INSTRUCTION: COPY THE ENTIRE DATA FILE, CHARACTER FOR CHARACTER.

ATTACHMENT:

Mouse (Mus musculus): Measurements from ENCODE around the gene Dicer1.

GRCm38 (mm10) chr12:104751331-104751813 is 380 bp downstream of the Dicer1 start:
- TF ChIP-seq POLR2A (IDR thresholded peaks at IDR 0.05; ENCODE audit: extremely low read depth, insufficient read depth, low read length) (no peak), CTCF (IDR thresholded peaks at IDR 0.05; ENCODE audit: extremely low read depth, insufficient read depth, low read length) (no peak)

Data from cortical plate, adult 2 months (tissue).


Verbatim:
Mouse (Mus musculus): Measurements from ENCODE around the gene Dicer1.

GRCm38 (mm10) chr12:104751331-104751813 is 380 bp downstream of the Dicer1 start:
- TF ChIP-seq POLR2A (IDR thresholded peaks at IDR 0.05; ENCODE audit: extremely low read depth, insufficient read depth, low read length) (no peak), CTCF (IDR thresholded peaks at IDR 0.05; ENCODE audit: extremely low read depth, insufficient read depth, low read length) (no peak)

Data from cortical plate, adult 2 months (tissue).